- The Washington Times - Thursday, November 3, 2016

The battle for control of the Senate remains a jump ball just days before elections, with Democrats leading or within striking distances in seven races — more than enough to take the chamber from Republicans.

Republicans have built leads in races for seats their party holds in Ohio and Arizona and see a potential pickup in Nevada.

But Democrats have been able to expand the map by putting into play North Carolina and Missouri, which seemed safely Republican just a few months ago. Add those to Republican seats that have been targets in New Hampshire, Florida, Illinois, Pennsylvania Indiana and Wisconsin, and Democrats are increasingly hopeful.

“Democrats have an edge in several seats and are poised to take majority control. They just have to be careful not to be caught up in the backdraft of the Clinton email issue,” said Darrell West, director of governance studies at the Brookings Institution. “If Hillary Clinton’s margins drop too far, that would endanger Democratic control.”

Unforced errors by Republicans have made contests even tougher — particularly in North Carolina, where Sen. Richard Burr was caught privately joking about gun owners taking aim at Mrs. Clinton.

A Quinnipiac University poll released Thursday showed Mr. Burr trailing Democratic candidate Deborah Ross by 4 percentage points — though other polls tilted toward the incumbent.

Sen. Mark Kirk, Illinois Republican, might have sealed his fate with an awkward debate quip about Rep. Tammy Duckworth’s ethnic heritage. The senator later apologized, though he still trails the Democrat by double digits.

Republicans are now pouring money into Wisconsin to try to rescue Sen. Ron Johnson, a first-term senator who for most of the campaign seemed a lost cause in his rematch with former Sen. Russ Feingold, a Democrat he defeated in the 2010 tea party wave.

The Senate Leadership Fund, a Republican Party super PAC, reportedly has ponied up $12 million in a last-minute ad buy as polls show the race tightening. A Marquette Law School poll puts the race a statistical tie.

Democrats said Republicans are searching for a firewall.

“The desperation of this latest ad buy tells you everything you need to know about Republican Senate races: They are struggling, and their only chance is a last-ditch bailout to try to save candidates who have been vulnerable all cycle,” said Sadie Weiner, a spokeswoman for the Democratic Senatorial Campaign Committee.

The Senate races are not immune to the politics of the presidential race. Republican senators have struggled to calibrate their approach to their nominee, Donald Trump, holding him at arm’s length but hoping not to alienate his enthusiastic voters.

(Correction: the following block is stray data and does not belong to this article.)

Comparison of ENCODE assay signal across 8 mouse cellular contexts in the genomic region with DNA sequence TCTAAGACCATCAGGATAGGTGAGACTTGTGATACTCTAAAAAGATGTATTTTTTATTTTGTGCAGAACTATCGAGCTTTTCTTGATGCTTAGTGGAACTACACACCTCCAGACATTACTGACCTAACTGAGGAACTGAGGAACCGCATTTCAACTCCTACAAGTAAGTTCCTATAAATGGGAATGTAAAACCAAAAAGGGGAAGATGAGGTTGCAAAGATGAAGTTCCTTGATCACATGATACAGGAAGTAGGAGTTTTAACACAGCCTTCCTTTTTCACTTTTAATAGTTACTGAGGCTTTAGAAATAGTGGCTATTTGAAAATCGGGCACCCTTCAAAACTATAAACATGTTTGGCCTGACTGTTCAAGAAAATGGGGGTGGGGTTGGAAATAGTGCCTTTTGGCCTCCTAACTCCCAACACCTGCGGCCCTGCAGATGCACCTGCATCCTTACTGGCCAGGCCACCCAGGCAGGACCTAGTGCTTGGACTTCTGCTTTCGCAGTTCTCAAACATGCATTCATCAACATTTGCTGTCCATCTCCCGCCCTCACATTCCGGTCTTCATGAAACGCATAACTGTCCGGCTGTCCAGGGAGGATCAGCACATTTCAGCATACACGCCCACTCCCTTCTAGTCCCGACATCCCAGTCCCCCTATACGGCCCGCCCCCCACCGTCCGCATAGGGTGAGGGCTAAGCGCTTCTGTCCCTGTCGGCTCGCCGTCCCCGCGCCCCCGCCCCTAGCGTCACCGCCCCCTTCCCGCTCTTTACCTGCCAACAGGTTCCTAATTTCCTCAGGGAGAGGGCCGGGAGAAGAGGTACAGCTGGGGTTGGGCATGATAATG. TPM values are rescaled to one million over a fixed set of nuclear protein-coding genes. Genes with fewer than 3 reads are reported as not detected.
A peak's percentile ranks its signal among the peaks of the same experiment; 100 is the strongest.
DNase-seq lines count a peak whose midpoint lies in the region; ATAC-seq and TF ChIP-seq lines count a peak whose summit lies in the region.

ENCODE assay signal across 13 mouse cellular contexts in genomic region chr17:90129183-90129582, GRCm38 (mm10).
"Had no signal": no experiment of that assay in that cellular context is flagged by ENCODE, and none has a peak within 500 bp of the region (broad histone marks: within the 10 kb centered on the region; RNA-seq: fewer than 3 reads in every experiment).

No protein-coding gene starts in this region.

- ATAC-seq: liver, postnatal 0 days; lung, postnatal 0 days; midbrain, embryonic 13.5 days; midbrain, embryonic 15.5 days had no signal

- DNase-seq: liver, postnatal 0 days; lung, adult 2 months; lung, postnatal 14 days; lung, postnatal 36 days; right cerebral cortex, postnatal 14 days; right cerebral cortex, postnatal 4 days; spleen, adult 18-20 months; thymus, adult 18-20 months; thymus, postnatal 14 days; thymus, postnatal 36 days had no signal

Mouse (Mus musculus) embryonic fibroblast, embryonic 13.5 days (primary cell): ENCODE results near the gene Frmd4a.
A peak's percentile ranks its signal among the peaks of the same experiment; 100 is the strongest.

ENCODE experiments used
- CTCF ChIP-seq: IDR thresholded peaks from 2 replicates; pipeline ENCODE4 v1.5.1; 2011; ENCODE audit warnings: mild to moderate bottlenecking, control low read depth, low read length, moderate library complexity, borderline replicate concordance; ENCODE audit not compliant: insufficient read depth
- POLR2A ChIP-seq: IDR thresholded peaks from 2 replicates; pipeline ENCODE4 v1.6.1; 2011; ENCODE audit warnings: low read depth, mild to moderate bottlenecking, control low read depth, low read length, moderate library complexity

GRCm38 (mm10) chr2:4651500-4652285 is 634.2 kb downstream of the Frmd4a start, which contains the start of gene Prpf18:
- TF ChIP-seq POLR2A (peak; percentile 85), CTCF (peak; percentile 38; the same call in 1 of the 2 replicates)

That has hurt Sen. Patrick J. Toomey, Pennsylvania Republican, who has refused to announce whether he will even vote for Mr. Trump. He says he is undecided.

“I don’t think they’ve opened the polls yet, so I’ve got a little bit of time,” he told Fox 29 on Thursday. His Democratic challenger, Katie McGinty, holds a slight lead in polling.

For Democrats, last week’s announcement by FBI Director James B. Comey that agents were poring over more emails related to the probe of Hillary Clinton’s private server while she was serving as secretary of state could infect their base voters.

Also last week, the Health and Human Services Department confirmed that Obamacare premiums are soaring, delivering ammunition to Republicans such as Sen. John McCain of Arizona, whose state is bracing for a massive surge in premiums for those buying plans under the president’s health care program.

Rep. Ann Kirkpatrick, the Democrat challenging Mr. McCain for his seat, argued that she is closing the gap in the race and pleaded Thursday for financial reinforcements.

Democrats need to flip at least five Senate seats to guarantee control of the Senate next year, erasing the Republicans’ 54-46 majority. They would need only four seats if Mrs. Clinton wins the White House because her vice president, Tim Kaine, would break any tie votes.

Democrats could lose ground in Nevada, however, where Rep. Joseph J. Heck is leading former Attorney General Catherine Cortez Masto by low single digits in the race to replace retiring Senate Minority Leader Harry Reid, a Democrat.

Sen. Kelly Ayotte, New Hampshire Republican, has been battling her Democratic challenger, Gov. Maggie Hassan, for the entire campaign. Both have held leads in different polls this week.

In Missouri, Republican Sen. Roy Blunt has led nearly every poll — though by a thin margin.

In Indiana, former Sen. Evan Bayh, a Democrat who retired in 2010, is seeking a comeback, though his lead over Republican Rep. Todd C. Young has dissipated.

One likely bright spot for Republicans is Florida, where, despite his own botched presidential campaign and heavy attention from national Democrats, Sen. Marco Rubio retains a lead over his Democratic challenger, Rep. Patrick Murphy.

President Obama was in the state Thursday to campaign for Mrs. Clinton but also rallied for Mr. Murphy.

“Unlike his opponent, Marco Rubio, Patrick actually shows up to work,” said Mr. Obama, offering a dig at the incumbent’s missed votes during his presidential campaign.

LOAD COMMENTS ()

 

Click to Read More

Click to Hide